Serena didn’t seem to notice Nate’s uncomfortable silence. She sighed, bowing her head to rest it on his shoulder. She no longer smelled like Chanel’s Cristalle like she always used to. She smelled like honey and sandalwood and lilies—her own essential-oil mixture. It was very Serena, utterly irresistible, but if anyone else tried to wear it, it would probably smell like dog poo.
“Shit. I missed you like crazy, Nate,” she said. “I wish you could’ve seen the stuff I pulled. I was so bad.”
“What do you mean? What did you do that was so bad?” Nate asked, with a mixture of dread and anticipation. For a brief second he imagined her hosting orgies in her dorm room at Hanover Academy and having affairs with older men in hotel rooms in Paris. He wished he could’ve visited her in Europe this summer. He’d always wanted to do it in a hotel.
“And I’ve been such a horrible friend, too,” Serena went on. “I’ve barely even talked to Blair since I left. And so much has happened. I can already tell she’s mad. She hasn’t even said hello.”
“She’s not mad,” Nate said. “Maybe she’s just feeling shy.”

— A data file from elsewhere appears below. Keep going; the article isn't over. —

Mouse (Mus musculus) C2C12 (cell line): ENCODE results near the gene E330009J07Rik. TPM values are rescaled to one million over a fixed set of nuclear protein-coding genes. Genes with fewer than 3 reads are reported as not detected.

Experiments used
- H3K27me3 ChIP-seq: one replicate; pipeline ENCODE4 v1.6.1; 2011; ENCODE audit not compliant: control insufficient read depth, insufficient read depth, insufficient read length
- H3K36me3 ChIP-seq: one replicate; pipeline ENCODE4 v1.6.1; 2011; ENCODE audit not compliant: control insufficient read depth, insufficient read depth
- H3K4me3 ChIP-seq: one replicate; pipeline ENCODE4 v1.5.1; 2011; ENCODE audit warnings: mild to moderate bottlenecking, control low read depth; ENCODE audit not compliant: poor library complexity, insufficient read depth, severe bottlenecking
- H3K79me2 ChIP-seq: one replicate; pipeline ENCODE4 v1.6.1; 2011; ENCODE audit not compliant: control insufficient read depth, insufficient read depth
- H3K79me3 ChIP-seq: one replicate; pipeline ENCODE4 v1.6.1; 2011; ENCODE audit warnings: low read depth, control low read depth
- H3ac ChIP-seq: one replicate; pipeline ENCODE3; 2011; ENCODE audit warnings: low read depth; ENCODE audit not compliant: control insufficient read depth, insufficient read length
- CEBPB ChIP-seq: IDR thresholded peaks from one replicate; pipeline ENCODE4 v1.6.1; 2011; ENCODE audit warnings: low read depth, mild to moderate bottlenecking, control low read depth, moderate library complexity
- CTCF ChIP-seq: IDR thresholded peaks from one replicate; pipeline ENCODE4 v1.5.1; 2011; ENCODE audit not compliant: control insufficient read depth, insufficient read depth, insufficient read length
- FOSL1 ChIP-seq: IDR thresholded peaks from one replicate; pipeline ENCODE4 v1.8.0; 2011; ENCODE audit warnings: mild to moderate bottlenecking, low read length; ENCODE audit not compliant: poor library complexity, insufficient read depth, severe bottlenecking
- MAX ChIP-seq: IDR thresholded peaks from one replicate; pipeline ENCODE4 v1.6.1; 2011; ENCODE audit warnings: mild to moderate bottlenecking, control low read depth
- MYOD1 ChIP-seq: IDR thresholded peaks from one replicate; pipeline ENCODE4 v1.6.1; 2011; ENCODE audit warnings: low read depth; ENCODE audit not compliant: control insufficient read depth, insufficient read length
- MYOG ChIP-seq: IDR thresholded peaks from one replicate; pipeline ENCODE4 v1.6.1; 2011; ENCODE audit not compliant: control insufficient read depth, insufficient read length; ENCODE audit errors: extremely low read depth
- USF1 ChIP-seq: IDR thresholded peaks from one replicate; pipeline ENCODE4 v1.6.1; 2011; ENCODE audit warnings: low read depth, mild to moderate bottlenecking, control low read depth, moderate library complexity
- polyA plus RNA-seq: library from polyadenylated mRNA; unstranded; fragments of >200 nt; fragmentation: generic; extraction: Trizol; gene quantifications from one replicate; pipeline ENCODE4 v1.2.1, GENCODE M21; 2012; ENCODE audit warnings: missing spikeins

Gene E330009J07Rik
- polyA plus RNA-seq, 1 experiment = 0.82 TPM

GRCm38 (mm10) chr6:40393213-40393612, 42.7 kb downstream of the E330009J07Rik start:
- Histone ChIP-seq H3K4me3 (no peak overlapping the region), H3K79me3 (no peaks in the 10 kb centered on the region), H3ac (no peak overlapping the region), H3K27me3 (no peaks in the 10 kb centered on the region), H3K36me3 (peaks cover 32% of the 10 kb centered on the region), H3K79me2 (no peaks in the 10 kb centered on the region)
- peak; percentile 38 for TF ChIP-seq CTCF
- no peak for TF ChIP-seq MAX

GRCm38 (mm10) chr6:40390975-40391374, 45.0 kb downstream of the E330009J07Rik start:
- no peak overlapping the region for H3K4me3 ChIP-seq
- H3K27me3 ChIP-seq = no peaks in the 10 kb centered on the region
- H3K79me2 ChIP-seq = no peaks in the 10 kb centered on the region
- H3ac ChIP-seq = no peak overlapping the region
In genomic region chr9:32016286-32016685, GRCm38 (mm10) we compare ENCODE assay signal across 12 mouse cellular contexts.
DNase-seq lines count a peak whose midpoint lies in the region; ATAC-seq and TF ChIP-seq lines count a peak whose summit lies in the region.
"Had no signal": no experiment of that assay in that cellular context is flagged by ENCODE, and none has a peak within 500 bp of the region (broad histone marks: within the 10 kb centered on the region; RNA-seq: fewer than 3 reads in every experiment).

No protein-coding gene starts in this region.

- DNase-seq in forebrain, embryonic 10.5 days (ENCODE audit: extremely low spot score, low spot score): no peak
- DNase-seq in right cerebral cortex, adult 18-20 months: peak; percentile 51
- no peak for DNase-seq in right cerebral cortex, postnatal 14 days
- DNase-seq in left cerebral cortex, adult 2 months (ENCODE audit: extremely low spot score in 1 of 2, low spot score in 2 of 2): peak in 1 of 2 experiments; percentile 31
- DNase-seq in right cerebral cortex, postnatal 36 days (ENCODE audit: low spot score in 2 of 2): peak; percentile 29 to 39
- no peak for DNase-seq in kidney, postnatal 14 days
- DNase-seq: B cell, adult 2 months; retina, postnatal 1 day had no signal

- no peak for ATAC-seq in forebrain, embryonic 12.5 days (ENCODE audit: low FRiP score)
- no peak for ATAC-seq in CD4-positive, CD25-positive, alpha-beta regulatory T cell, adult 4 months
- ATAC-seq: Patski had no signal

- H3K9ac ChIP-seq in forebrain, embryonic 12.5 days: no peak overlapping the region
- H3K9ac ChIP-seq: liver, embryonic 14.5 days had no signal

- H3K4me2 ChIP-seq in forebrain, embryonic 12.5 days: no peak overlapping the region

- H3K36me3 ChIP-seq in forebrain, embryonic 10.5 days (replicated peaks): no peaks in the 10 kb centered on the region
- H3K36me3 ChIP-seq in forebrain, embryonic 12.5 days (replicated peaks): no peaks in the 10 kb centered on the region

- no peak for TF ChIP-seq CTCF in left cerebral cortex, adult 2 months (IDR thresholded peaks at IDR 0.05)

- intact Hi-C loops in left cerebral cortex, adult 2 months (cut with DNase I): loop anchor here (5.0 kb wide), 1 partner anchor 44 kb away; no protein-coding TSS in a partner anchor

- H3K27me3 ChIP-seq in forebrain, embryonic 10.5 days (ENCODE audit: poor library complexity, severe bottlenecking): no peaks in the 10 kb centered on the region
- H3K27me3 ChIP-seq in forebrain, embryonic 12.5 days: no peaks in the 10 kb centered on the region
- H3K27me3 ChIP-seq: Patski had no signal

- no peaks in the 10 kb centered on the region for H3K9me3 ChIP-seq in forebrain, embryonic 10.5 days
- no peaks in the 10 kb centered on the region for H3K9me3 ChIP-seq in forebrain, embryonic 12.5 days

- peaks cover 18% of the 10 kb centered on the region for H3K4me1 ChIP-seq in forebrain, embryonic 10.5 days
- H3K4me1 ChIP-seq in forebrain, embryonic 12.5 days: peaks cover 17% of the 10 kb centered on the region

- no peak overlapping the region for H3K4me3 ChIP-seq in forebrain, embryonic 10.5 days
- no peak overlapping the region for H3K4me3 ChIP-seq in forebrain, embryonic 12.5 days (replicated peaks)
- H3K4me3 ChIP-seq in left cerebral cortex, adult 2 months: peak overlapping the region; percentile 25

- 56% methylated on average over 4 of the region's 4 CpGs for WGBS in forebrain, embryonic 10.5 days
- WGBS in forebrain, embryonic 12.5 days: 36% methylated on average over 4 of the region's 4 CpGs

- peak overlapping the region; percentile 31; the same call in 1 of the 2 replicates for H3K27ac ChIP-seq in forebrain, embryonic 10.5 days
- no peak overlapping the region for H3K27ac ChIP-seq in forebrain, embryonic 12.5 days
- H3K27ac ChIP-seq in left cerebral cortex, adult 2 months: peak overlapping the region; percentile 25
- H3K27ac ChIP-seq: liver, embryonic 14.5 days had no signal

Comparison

Serena flashed him a look. “Right,” she said mockingly. “Blair’s feeling shy. Since when has Blair ever been shy?”
“Well, she’s not mad,” Nate insisted.
Serena shrugged. “Well, anyway, I’m so psyched to be back here with you guys. We’ll do all the things we used to do. Blair and I will cut class and meet you on the roof of the Met, and then we’ll run down to that old movie theater by the Plaza Hotel and see some weirdo film until cocktail hour starts. And you and Blair will stay together forever and I’ll be the maid of honor at your wedding. And we’ll be happy ever after, just like in the movies.”
“Don’t make that face, Nate,” Serena said, laughing. “That doesn’t sound so bad, does it?”
Nate shrugged. “No, I guess it sounds okay,” he said, although he clearly didn’t believe it.
“What sounds okay?” a surly voice demanded.
Startled, Nate and Serena tore their eyes away from each other. It was Chuck, and with him were Kati, Isabel, and, last but not least, Blair, looking very shy indeed.
Chuck clapped Nate on the back. “Sorry, Nate,” he said. “But you can’t bogey the van der Woodsen all night, you know.”
Nate snorted and tipped back his glass. Only ice was left.
Serena looked at Blair. Or at least, she tried to. Blair was making a big deal of pulling up her black stockings, working them inch by inch from her bony ankles up to her bony knees, and up around her tennis-muscled thighs. So Serena gave up and kissed first Kati, then Isabel, and then she made her way to Blair.
There was only a limited amount of time Blair could spend pulling up her tights before it got ridiculous. When Serena was only inches away from her, she looked up and pretended to be surprised.
“Hey Blair,” Serena said excitedly. She put her hands on the shorter girl’s shoulders and bent down to kiss both of her cheeks. “I’m so sorry I didn’t call you before I came back. I wanted to. But things have been so crazy. I have so much to tell you!”